The results will be published on March 22 in the journal „Astronomy & Astrophysics“.

Galaxy clusters are the largest gravitationally bound structures in the universe. With a typical extent of about 10 million light years, i.e. 100 times the...

Im Focus: Tracing down linear ubiquitination

Researchers at the Goethe University Frankfurt, together with partners from the University of Tübingen in Germany and Queen Mary University as well as Francis Crick Institute from London (UK) have developed a novel technology to decipher the secret ubiquitin code.

Ubiquitin is a small protein that can be linked to other cellular proteins, thereby controlling and modulating their functions. The attachment occurs in many...

Im Focus: Perovskite edges can be tuned for optoelectronic performance

Layered 2D material improves efficiency for solar cells and LEDs

In the eternal search for next generation high-efficiency solar cells and LEDs, scientists at Los Alamos National Laboratory and their partners are creating...

Im Focus: Polymer-coated silicon nanosheets as alternative to graphene: A perfect team for nanoelectronics

Silicon nanosheets are thin, two-dimensional layers with exceptional optoelectronic properties very similar to those of graphene. Albeit, the nanosheets are less stable. Now researchers at the Technical University of Munich (TUM) have, for the first time ever, produced a composite material combining silicon nanosheets and a polymer that is both UV-resistant and easy to process. This brings the scientists a significant step closer to industrial applications like flexible displays and photosensors.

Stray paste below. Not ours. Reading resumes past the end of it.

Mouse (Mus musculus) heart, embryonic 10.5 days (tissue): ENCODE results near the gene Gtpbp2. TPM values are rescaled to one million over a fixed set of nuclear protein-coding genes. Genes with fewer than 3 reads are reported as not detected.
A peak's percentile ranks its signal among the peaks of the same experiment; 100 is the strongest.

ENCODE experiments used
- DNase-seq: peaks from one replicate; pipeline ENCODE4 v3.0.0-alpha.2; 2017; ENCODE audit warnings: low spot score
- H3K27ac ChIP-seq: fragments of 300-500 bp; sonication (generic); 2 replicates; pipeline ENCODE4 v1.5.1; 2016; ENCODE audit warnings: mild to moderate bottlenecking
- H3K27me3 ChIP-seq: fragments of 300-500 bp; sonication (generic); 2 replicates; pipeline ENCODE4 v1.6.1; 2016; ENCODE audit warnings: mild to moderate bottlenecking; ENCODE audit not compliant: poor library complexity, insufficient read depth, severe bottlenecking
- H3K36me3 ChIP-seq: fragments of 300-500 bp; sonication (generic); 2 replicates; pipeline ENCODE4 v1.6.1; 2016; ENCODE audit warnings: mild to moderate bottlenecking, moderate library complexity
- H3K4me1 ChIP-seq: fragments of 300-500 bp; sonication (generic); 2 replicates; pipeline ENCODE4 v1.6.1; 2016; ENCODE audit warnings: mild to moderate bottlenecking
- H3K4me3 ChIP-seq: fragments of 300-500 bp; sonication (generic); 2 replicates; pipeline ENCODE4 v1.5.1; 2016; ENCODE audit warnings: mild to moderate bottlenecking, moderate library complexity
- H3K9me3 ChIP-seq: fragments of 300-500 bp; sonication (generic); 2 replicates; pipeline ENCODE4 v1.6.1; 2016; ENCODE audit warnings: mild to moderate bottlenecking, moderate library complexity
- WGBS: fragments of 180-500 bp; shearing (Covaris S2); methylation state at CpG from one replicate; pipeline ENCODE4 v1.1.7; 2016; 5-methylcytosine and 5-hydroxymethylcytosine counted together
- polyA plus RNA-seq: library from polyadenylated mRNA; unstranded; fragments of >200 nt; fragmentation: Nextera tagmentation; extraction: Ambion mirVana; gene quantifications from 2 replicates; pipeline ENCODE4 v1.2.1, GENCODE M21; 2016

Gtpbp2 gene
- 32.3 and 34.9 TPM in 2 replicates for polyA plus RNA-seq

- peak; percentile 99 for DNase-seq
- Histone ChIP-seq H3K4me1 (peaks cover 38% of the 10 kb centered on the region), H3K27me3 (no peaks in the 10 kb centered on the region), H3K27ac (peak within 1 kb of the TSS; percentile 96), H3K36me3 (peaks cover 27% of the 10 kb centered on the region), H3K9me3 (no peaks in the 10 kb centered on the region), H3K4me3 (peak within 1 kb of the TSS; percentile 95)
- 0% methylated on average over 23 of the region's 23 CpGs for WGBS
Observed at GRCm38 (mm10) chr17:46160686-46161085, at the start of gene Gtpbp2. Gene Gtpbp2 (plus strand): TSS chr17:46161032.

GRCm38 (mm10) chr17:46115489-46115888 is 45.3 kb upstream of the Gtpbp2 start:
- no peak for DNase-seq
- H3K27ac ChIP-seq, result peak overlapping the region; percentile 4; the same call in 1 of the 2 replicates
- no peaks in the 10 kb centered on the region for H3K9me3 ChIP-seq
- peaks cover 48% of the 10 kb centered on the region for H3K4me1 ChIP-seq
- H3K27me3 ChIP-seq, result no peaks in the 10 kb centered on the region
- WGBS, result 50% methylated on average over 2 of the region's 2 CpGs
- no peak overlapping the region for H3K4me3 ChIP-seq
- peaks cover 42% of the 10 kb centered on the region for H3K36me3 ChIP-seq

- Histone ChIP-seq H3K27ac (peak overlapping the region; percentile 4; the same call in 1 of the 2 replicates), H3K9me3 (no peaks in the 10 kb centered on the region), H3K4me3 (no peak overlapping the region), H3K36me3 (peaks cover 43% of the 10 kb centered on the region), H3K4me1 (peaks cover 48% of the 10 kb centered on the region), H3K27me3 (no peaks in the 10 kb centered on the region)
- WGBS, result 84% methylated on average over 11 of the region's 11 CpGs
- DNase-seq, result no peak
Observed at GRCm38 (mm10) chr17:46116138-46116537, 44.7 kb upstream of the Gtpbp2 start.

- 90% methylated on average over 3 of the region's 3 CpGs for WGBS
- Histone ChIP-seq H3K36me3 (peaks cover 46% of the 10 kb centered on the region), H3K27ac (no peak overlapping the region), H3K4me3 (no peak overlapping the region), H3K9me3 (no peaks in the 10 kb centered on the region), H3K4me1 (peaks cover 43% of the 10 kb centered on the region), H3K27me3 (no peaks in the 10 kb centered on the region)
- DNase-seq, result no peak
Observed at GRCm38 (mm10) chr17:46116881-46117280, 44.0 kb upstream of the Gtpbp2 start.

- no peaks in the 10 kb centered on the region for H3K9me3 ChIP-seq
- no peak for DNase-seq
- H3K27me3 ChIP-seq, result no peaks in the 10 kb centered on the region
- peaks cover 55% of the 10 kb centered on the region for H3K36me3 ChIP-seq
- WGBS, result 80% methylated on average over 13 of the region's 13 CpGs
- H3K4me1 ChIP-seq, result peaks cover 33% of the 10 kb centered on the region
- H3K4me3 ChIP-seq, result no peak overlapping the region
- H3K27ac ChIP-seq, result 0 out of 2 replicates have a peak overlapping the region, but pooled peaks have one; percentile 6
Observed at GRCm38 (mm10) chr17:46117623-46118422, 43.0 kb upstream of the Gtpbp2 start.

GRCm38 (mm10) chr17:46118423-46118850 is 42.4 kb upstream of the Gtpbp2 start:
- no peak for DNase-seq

Silicon nanosheets are thin, two-dimensional layers with exceptional optoelectronic properties very similar to those of graphene. Albeit, the nanosheets are...

All Focus news of the innovation-report >>>

Anzeige

Anzeige

Event News

International Land Use Symposium ILUS 2017: Call for Abstracts and Registration open

20.03.2017 | Event News

CONNECT 2017: International congress on connective tissue

14.03.2017 | Event News

ICTM Conference: Turbine Construction between Big Data and Additive Manufacturing

07.03.2017 | Event News

 
Latest News

Transport of molecular motors into cilia

28.03.2017 | Life Sciences

A novel hybrid UAV that may change the way people operate drones

28.03.2017 | Information Technology

NASA spacecraft investigate clues in radiation belts

28.03.2017 | Physics and Astronomy

VideoLinks
B2B-VideoLinks
More VideoLinks >>>